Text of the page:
A hydrogen reservoir made of … mostly hydrogen

03-10-2011

Crystalline hydrides, made of hydrogen and light elements such as boron, contain huge quantities of hydrogen but do not release it easily, due to their strong chemical bonds. Scientists have now, for the first time, succeeded in crystallising a highly porous hydride that can take up even more gas and release this additional amount when needed, like a reservoir or a gas bottle. The results are published as an Early View VIP paper in Angewandte Chemie, and highlighted by a inside cover page in the November 2011 issue.

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The international team included researchers from the universities of Louvain-la-Neuve (Belgium), Aarhus (Denmark) and Geneva (Switzerland), along with the European Synchrotron Radiation Facility (ESRF) in Grenoble (France). The main author is Yaroslav Filinchuk from the Université Catholique de Louvain, University of Aarhus and ESRF.

Hydrogen is the most promising candidate fuel for future clean cars and trucks. The main reason it is not widely used today is the lack of affordable and safe mobile storage systems. Research into storage systems is focusing on two classes of materials: complex hydrides containing light elements such as boron, nitrogen or aluminium (borohydrides, amides, alanates); and porous materials, so-called metal-organic frameworks (MOFs). Unfortunately, whilst hydrides store large amounts of hydrogen, they release it only at relatively high temperatures. On the other hand, MOFs store and release molecular hydrogen easily, but only at cryogenic temperatures. The two groups of materials are made of completely different building blocks, representing two diverse fields of chemistry.

The new substance, obtained by Bo Richter from the University of Aarhus, combines the properties of both: it is highly porous like a MOF but entirely made of a hydride. This new form of magnesium borohydride (γ-Mg(BH4)2) stores 15 weight percent of hydrogen in the bulk material, representing an energy density equivalent to 50% of that of diesel fuel. In the pores, the material has the capability to store another 3 weight percents of H2, at low temperatures, which alone represent 5 times the energy density of a modern lithium-ion battery.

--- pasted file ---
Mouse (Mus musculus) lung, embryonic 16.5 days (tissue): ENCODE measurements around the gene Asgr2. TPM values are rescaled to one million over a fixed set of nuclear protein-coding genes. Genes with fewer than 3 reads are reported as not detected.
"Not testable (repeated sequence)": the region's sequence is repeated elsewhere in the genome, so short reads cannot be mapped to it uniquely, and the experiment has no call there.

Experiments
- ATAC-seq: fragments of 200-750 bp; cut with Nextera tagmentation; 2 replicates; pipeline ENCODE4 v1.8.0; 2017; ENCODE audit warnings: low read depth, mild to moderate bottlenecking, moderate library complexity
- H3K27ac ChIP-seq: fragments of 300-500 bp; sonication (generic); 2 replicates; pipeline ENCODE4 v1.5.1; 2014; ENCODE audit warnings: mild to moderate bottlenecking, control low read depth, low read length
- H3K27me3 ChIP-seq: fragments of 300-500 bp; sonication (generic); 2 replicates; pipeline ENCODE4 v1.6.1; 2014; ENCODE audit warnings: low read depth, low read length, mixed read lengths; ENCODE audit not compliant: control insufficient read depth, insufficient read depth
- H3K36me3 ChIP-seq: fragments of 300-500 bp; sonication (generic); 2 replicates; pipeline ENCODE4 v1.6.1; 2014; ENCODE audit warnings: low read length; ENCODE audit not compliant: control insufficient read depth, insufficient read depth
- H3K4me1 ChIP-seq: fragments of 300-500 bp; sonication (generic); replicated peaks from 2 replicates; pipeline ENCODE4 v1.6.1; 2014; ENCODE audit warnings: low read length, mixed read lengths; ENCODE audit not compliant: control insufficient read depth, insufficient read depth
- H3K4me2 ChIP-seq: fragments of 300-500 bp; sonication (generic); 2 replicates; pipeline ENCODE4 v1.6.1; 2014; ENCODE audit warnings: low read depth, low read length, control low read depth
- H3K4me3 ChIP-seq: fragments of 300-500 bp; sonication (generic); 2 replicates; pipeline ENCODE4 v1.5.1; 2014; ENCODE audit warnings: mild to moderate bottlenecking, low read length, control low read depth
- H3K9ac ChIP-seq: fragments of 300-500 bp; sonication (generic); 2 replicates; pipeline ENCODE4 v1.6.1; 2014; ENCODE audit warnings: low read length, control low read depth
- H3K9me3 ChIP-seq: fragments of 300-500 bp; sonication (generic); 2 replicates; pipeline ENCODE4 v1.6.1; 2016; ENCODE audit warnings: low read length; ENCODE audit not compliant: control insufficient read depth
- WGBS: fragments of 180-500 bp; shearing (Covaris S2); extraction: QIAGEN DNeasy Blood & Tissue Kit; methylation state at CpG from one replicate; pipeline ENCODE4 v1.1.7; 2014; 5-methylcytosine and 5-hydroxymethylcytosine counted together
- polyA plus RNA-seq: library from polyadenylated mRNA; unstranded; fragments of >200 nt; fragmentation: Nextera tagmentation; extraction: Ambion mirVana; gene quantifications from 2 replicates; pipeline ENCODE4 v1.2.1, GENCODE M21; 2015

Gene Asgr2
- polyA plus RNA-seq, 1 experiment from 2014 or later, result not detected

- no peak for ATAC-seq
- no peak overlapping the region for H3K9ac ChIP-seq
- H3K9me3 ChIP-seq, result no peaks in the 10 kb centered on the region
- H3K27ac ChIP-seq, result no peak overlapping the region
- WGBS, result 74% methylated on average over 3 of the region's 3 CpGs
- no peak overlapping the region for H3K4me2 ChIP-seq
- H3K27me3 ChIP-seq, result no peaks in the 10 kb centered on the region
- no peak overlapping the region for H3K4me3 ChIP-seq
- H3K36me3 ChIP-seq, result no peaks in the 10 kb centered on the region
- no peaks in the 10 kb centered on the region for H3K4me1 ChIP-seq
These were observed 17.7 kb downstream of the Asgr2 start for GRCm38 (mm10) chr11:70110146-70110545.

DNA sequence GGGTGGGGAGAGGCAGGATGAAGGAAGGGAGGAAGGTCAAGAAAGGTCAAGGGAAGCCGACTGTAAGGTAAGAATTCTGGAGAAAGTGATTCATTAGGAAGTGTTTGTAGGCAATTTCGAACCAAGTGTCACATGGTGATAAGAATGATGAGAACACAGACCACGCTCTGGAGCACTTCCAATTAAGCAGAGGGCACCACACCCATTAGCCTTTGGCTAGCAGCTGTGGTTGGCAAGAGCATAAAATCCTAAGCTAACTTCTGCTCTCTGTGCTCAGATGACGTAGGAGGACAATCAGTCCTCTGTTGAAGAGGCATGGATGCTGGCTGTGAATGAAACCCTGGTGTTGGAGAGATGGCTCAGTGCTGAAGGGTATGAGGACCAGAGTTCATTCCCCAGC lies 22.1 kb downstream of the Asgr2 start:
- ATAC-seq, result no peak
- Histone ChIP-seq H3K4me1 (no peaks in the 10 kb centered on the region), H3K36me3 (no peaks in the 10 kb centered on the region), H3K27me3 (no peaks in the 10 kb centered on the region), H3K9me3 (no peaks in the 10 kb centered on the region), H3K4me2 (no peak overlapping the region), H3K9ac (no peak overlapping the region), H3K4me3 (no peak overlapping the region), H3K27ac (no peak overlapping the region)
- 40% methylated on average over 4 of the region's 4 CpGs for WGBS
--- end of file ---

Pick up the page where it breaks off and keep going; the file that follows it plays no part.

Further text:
As the material is crystalline, the researchers could study its gas uptake and release as well as its pressure- and temperature-induced transformations by X-ray diffraction. Most of these experiments were carried out at BM01, the Swiss-Norwegian Beam Lines at the ESRF. The scientists discovered that about one third of the new material is empty and this space can store various guest molecules, including hydrogen, nitrogen and even small organic molecules. It holds these gases at higher temperatures than most other porous solids. The nature of interaction between the "guest" gas molecules and the "host" nanoporous framework was also revealed by X-ray diffraction.

Information on the structure and properties of the new material allowed the researchers to infer the nature of the chemical bonds and building principles in metal borohydrides. This research opens a door, via combining the BH4 anions with more complex ligands, to novel hybrid materials which could be highly selective gas storage and/or separation systems.

The crystalline magnesium borohydride structure.

Hydrogen gas molecules (red spheres) stored within the crystalline magnesium borohydride structure (Mg green, BH4 blue).

“This work opens a new field of chemistry, merging MOFs and hydrides. My vision is to design ‘hybrid hydride materials’ with improved gas storage properties and controlled stability. This would be a revolution, not only for tomorrow’s cars.” says Yaroslav Filinchuk.

 

Principal publication and authors
Porous and Dense Magnesium Borohydride Frameworks: Synthesis, Stability, and Reversible Absorption of Guest Species, Y. Filinchuk, (a,b,c), B. Richter, (b), T.R. Jensen, (b), V. Dmitriev, (c), D. Chernyshov, (c), H. Hagemann, (d), Angew. Chem. Int. Ed. (2011); DOI: 10.1002/anie.201100675.
(a) Université Catholique de Louvain (Belgium)
(b) Aarhus University (Denmark)
(c) SNBL at ESRF (France)
(d) University of Geneva (Switzerland)